Glenn Frey’s music gave us a peaceful, easy feeling

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Earlier today the Eagles co-founder, singer and guitarist Glenn Frey became the latest entrant to a quickly overcrowding Rock ‘n’ Roll heaven, succumbing to a variety of maladies. He was sixty-seven years old.

The internet will surely be flooded this week with tributes to the man and there’s probably not a lot I could write here that isn’t already known about Frey. After all, he’s been in the public eye ever since the Eagles scored their first hit in 1972 with a song he co-wrote with Jackson Browne, “Take It Easy.” That band is the object of a fair amount of scorn these days, and some of them might want to rewrite the above title to read queasy feeling, but Frey and the Eagles were part of the soundtrack of my life, and if I step back from and remember what I thought of a lot of their songs before I reached the saturation point with them, I’d have to admit they wrote and recorded a lot of good tunes.

And Frey was responsible for many of them. “Take It Easy” is one song I never get sick of: with its rich harmonies, fun, unforgettable lyrics that everyone can sing along to, a catchy melody and just the right amount of twang, this is the perfect country-rock song and Winslow, Arizona should be damned proud of it. For many, the association of “Southern California” with “laid back” began with Glenn Frey, the man leading this post-60s mellow revolution, singing lead on songs like that first hit, “Peaceful Easy Feeling” and “Tequila Sunrise.”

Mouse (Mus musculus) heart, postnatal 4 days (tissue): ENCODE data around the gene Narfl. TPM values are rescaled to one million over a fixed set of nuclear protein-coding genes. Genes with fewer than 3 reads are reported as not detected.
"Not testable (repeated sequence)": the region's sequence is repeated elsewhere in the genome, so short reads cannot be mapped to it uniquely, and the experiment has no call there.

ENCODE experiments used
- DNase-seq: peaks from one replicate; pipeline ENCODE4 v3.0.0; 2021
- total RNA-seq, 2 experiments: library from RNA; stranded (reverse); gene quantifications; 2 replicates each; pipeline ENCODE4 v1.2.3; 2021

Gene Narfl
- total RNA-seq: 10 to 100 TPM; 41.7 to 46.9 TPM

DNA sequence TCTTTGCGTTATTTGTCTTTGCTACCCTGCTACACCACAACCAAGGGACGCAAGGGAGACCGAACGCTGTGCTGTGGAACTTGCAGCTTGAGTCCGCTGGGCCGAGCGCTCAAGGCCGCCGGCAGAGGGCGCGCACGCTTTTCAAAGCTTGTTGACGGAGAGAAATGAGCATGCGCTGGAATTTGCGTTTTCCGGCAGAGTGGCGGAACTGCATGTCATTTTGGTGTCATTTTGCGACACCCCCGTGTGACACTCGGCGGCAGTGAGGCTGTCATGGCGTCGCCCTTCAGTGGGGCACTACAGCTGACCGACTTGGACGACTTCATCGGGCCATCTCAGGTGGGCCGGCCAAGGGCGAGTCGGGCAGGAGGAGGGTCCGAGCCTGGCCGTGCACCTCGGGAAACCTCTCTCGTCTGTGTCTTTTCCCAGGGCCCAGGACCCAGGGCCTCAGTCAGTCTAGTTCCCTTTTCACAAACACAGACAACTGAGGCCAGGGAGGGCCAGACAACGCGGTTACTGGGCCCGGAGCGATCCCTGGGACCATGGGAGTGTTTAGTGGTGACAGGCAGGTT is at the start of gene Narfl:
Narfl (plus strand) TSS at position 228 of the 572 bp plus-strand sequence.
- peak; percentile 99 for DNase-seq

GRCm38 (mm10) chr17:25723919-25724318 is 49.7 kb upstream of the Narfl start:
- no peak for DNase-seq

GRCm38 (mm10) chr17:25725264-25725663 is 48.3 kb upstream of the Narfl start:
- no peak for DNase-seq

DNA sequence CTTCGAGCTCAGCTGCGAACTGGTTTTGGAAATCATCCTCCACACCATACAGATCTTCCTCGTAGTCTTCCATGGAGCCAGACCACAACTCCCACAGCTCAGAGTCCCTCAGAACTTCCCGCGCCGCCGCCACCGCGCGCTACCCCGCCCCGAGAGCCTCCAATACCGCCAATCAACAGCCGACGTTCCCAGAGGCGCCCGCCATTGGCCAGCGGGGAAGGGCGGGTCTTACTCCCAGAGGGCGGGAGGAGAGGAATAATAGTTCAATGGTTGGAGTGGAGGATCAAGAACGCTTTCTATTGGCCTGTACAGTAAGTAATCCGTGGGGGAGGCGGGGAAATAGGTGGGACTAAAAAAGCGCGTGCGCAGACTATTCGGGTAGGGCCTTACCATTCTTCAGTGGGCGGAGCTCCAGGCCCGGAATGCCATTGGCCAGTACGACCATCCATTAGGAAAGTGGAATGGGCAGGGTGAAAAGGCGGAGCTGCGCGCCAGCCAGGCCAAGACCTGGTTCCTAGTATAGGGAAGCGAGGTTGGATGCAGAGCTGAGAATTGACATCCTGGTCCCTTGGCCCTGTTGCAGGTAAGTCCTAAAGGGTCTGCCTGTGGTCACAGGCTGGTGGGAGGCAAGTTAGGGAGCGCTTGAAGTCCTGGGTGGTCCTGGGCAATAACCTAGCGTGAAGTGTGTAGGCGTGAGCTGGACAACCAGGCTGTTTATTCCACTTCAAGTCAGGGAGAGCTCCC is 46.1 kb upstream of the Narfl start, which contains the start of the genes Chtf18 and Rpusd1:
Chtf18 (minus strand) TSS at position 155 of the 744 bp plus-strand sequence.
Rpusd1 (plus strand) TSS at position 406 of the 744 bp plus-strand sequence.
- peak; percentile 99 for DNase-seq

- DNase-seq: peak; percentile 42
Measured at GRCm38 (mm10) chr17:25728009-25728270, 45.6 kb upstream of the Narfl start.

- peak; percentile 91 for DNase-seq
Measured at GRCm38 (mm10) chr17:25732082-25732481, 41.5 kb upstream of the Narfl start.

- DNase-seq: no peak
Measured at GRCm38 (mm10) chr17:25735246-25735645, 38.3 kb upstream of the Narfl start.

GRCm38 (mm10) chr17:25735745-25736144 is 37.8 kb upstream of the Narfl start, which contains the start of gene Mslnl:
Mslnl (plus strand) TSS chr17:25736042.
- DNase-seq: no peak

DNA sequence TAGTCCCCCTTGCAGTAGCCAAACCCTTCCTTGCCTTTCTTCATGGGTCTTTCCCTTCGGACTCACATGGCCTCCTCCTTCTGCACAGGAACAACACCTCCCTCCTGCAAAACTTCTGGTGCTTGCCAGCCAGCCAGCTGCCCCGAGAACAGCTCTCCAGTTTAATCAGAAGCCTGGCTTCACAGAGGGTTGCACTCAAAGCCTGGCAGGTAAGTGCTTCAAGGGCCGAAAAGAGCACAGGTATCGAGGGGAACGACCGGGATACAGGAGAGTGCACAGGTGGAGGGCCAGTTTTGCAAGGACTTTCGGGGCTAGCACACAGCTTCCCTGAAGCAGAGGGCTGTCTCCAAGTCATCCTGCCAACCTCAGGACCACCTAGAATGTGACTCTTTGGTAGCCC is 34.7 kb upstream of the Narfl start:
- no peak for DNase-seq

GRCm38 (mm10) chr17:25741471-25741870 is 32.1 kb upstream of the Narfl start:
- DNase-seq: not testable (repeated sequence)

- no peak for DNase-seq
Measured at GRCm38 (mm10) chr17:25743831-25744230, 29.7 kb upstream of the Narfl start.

Frey, as we recall, could rock out, too. And there’s one rocker that’s foremost on my mind at this time because he’s saying goodbye to us all. While David Bowie left us barely a week before with “Lazarus” where he sings “Look up here, I’m in heaven, I’ve got scars that can’t be seen”, Fry — a long, long time ago — had left his own parting nugget to ponder:

Just remember this, my girl, when you look up in the sky
You can see the stars and still not see the light

But him, he’s already gone.


S. Victor Aaron

S. Victor Aaron

S. Victor Aaron is an SQL demon for a Fortune 100 company by day, music opinion-maker at night. His musings are strewn out across the interwebs on jazz.com, AllAboutJazz.com, a football discussion board and some inchoate customer reviews of records from the late 1990s on Amazon under a pseudonym that will never be revealed. E-mail him at svaaron@somethingelsereviews .com or follow him on Twitter at https://twitter.com/SVictorAaron
S. Victor Aaron
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